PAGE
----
Horses are a lot like kids. When one gets sick, they share with all those they encounter. Influenza (flu) and herpesvirus (rhino) are common respiratory viruses in horses. The risk of catching and transmitting these diseases increases with the stress of transportation and showing. And should a horse fall ill while away from home, he can spread the virus to others at the show, in the trailer, or upon his return home.
The Good News
Veterinarians can identify sick horses in as few as 10 minutes, giving owners time to quickly establish biosecurity and quarantine measures to prevent the spread of disease to others in the barn. The Stablelab® SAA stall side test checks for any early indicators of infection before leaving home or in advance of returning from a show.
The hand-held diagnostic blood test measures and quantifies serum amyloid A (SAA) levels in the horse’s blood. SAA is a major acute-phase protein produced by the liver that is a reliable biomarker for inflammation due to infection¹. The SAA levels quickly and significantly increase in response to an infection.
SAA has been shown to be 30 times more sensitive than a thermometer in identifying subclinical infection. Knowing a horse is sick before registering a fever² provides critical time to get a head start implementing a plan of action for additional diagnostics, treatment, monitoring and possibly isolating infected horses faster.
Prevent and Protect
Ultimately, everyone’s goal is to minimize infectious respiratory disease outbreaks by taking both preventative and proactive measures.
Prevention starts with speaking to your veterinarian to ensure that your horse is vaccinated according to the AAEP Guidelines. Core EQ Innovator is the only vaccine that contains the five core disease antigens (WNV, EEE, WEE, tetanus, rabies) that every horse needs in a single injection.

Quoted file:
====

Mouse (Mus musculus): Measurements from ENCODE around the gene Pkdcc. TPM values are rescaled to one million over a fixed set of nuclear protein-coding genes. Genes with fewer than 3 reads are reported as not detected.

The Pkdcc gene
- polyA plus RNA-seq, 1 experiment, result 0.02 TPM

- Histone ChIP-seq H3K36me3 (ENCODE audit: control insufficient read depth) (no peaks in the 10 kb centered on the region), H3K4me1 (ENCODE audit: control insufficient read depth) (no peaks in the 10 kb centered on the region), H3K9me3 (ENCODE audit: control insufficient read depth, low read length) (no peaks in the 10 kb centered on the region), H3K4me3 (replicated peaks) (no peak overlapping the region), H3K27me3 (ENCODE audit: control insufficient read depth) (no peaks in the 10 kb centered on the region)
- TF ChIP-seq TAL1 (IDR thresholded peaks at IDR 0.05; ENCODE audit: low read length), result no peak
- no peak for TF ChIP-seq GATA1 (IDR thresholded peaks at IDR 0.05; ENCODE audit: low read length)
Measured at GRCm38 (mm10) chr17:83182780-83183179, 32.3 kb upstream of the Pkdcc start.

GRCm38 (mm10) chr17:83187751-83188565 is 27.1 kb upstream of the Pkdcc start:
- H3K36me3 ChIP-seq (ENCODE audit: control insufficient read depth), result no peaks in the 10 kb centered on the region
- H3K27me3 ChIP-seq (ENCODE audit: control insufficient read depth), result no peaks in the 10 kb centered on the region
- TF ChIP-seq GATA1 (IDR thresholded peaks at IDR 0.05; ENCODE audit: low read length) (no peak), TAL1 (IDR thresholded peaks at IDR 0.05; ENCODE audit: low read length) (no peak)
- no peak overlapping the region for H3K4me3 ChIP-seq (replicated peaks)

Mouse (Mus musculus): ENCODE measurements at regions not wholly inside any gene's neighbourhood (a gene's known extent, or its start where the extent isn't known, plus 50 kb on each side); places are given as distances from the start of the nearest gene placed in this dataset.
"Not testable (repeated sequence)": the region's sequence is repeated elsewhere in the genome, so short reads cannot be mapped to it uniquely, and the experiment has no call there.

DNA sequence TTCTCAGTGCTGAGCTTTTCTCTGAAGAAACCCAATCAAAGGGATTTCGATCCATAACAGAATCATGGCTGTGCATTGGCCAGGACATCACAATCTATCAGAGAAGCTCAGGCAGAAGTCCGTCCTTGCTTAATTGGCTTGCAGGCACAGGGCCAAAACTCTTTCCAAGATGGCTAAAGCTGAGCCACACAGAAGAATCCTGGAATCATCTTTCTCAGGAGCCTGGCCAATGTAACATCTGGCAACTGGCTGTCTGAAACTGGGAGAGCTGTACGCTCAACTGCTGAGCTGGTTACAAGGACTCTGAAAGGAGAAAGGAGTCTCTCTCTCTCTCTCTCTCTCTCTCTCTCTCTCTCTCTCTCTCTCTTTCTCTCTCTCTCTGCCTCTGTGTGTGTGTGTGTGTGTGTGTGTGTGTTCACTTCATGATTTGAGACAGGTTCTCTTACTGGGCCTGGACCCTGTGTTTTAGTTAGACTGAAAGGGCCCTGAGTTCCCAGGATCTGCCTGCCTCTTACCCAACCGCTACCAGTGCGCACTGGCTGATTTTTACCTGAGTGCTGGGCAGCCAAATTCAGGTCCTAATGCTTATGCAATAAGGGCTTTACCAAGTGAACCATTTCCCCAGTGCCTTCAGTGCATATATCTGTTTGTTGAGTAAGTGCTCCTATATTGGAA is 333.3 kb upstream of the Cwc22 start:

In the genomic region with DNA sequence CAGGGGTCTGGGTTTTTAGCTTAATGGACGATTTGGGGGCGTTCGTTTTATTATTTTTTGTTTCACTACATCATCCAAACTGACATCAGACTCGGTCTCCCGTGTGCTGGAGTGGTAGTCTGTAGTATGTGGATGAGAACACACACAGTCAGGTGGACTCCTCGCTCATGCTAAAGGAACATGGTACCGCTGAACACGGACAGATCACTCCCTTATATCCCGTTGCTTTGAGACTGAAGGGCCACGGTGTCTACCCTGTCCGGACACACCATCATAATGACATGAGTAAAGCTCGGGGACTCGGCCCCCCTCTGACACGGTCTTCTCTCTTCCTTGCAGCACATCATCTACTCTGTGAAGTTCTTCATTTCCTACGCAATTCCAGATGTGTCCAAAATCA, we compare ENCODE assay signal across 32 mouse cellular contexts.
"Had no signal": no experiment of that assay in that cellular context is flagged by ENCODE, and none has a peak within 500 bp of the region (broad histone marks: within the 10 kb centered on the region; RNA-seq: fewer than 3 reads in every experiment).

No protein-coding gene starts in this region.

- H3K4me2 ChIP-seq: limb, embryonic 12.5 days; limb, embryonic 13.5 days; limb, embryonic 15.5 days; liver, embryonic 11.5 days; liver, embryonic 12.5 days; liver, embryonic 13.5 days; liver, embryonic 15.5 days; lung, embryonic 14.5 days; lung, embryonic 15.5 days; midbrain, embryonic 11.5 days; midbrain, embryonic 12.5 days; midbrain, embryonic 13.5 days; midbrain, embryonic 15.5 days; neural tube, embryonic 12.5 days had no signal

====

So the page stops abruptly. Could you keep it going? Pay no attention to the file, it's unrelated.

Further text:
If your horse goes off property or lives with any horses that do, ask your veterinarian to administer Fluvac Innovator® EHV-4/1 (flu/rhino) at least two weeks prior. This will give you confidence that you are providing the protection to help your horse stay healthy.
Before you go, be aware of any known outbreaks. Check in with the state veterinarian and/or the Equine Disease Communication Center to learn about infectious diseases in the area.
Set Up For Success
Don’t let a respiratory disease derail your riding and show season. Be proactive with your biosecurity plan and identify sick horses before they even start showing signs with Stablelab. Talk with your veterinarian and learn more at zoetisequine.com.
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¹ Jacobsen, Stine. Review of equine Acute-Phase proteins. AAEP Proceedings vol 53 2007. Pages 230 – 235.
2 Oertly. et al. The accuracy of Serum Amyloid A in determining early inflammation in horses following long-distance transportation by air. AAEP Proceedings, 2017. Pages 460-461.